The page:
Chris S. Johnson: After the Ache

  • ©,



    After the Ache


Creation Year:



    Duratrans, fluorescent lights (lightbox)


    36" X 28"



Artist Statement:

    There was a lifeguard. Given the lives of hundreds of children, but too young to vote or drink, the lifeguard was searching for his/her identity, where it belonged in the world. His/her soul was held out like a decorated cake constructed from the basic elements of life. The lifeguard continues on a journey not knowing what it will encounter next. Symbols of society bombard the lifeguard, and stories are told.

    My images use a modern saint: the lifeguard. Through the journeys of the lifeguard, the images discuss the intricate connections holding our lives together. There are things that surround us, and contradictions abound in our society. Today, we no longer pray to a god, but to computers. They have become our new religion. We rely on the machines for the lifeblood of our society. Why is it that we are so fascinated by the computer?

    I use computer art to not only question our society, but to question the viewer’s belief in the art object. Computer art exists not on any known natural plane. An image is reached by entering a maze of directories. I find this similar to cave painters who searched their way back to the sacred images. Once there, the image is almost alive.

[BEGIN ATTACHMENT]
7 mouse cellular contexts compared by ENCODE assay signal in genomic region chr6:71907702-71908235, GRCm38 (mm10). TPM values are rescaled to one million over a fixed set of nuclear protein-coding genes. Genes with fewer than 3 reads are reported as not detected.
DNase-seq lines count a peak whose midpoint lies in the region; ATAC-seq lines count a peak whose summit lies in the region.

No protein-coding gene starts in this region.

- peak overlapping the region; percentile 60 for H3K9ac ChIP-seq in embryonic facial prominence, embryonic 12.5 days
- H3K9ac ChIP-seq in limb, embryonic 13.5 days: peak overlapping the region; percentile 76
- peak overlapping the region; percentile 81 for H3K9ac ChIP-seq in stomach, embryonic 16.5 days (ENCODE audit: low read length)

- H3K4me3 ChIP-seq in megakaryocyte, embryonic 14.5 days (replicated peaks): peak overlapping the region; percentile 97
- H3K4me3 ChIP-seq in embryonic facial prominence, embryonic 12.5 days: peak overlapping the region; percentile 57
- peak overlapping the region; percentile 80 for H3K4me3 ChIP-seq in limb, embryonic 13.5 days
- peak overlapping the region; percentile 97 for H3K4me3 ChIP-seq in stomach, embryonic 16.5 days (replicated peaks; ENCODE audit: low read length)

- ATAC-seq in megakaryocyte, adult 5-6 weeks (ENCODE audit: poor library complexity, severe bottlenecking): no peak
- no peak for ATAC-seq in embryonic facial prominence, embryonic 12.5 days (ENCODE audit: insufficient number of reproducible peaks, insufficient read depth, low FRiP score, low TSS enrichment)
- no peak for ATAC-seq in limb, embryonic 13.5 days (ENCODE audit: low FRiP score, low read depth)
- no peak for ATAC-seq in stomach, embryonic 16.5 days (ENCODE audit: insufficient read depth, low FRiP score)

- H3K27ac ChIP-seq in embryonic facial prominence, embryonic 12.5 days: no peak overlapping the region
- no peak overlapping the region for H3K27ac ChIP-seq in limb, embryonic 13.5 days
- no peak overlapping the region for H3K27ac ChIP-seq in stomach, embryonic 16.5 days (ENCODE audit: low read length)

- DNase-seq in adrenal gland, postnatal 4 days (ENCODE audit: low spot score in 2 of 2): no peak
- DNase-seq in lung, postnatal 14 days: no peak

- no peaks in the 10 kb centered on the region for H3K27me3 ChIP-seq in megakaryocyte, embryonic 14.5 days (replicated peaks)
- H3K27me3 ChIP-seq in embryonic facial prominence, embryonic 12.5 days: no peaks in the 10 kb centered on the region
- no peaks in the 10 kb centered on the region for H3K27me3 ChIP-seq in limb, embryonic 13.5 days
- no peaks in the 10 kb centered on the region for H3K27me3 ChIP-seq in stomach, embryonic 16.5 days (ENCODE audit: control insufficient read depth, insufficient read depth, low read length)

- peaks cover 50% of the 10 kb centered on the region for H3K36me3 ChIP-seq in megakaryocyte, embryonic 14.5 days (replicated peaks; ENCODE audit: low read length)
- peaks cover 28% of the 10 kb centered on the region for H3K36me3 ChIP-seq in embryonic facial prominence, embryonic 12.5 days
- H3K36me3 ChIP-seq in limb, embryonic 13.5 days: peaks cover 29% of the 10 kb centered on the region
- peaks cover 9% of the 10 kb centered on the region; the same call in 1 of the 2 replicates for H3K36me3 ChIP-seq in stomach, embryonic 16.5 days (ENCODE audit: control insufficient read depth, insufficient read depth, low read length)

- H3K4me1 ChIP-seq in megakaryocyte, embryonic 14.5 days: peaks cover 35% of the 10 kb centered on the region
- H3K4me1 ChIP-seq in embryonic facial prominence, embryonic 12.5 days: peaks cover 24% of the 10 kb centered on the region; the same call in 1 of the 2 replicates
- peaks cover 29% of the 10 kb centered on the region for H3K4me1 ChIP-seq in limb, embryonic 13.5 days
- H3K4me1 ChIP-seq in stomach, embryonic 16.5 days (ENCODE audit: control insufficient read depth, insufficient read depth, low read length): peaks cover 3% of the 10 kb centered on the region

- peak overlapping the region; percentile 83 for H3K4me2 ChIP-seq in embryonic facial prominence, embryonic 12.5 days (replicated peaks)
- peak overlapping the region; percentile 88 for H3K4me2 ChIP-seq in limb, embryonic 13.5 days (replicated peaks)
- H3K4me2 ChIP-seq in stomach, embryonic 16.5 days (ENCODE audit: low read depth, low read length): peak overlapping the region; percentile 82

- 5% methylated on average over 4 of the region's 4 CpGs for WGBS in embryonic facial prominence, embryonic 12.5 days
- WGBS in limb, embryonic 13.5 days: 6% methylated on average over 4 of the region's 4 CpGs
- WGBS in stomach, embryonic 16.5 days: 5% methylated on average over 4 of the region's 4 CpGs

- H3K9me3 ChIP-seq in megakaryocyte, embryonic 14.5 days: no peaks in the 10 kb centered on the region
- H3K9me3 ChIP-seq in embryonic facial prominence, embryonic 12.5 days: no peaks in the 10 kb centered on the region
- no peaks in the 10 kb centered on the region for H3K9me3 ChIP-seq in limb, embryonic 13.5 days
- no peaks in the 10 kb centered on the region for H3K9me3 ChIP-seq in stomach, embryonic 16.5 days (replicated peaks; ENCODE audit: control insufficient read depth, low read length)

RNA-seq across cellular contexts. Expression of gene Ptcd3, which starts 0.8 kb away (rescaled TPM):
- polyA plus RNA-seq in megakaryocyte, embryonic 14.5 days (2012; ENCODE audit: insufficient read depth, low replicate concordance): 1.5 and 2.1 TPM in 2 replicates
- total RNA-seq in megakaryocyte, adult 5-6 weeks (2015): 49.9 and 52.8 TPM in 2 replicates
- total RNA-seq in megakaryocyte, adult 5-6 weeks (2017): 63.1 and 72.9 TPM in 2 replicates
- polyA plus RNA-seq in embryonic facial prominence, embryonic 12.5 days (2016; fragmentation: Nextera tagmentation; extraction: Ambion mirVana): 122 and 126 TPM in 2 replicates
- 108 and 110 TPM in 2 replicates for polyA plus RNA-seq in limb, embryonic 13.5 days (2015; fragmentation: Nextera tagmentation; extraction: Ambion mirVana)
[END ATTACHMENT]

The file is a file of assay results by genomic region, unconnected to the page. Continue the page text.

Today, the computer stores a 3D rendering, a multimedia piece, an installation, a movie special effect, a scientific picture of an organism, and two-dimensional images until the moment when it is given life. It may exist only for a brief moment on the screen, or sometimes longer when printed. Computer images appear on the screen, on celluloid, and in printed form.

    My work embodies a zealous devotion to computer imaging. Each piece brings a new discovery. Duratrans in lightboxes project light toward the viewer, recreating the journey from the monitor to the eye. Light engulfs the room, leaving a powerful and beautiful effect on the viewer.

    I was interested in art long before I can remember; my interest in computers began in the fourth grade. That year, I programmed squares and lines to create images not unlike an etch-a-sketch. On a Tuesday in 1984, we got a Macintosh 128k computer and MacDraw. My interest in computers and art continued into college. I took printmaking, painting, sculpture, and photography. In 1991, I began using Fractal Design Painter and the WACOM tablet to create my images. They closely simulated the feeling that I was used to.

    My images and discourse matured during two years of graduate work at The School of the Art Institute of Chicago. I create images that incorporate metal, wood, fabric, and on eclectic mix of output options. Now, in teaching digital art at Northern Arizona University, I constantly challenge myself and my students to embrace this new medium to the fullest.